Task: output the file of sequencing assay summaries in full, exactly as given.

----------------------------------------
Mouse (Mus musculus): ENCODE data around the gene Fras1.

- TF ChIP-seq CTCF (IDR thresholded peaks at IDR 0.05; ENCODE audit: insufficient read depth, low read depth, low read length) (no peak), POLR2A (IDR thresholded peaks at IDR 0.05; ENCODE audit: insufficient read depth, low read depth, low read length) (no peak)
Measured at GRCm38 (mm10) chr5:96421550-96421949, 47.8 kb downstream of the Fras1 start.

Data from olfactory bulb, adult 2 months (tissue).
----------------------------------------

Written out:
Mouse (Mus musculus): ENCODE data around the gene Fras1.

- TF ChIP-seq CTCF (IDR thresholded peaks at IDR 0.05; ENCODE audit: insufficient read depth, low read depth, low read length) (no peak), POLR2A (IDR thresholded peaks at IDR 0.05; ENCODE audit: insufficient read depth, low read depth, low read length) (no peak)
Measured at GRCm38 (mm10) chr5:96421550-96421949, 47.8 kb downstream of the Fras1 start.

Data from olfactory bulb, adult 2 months (tissue).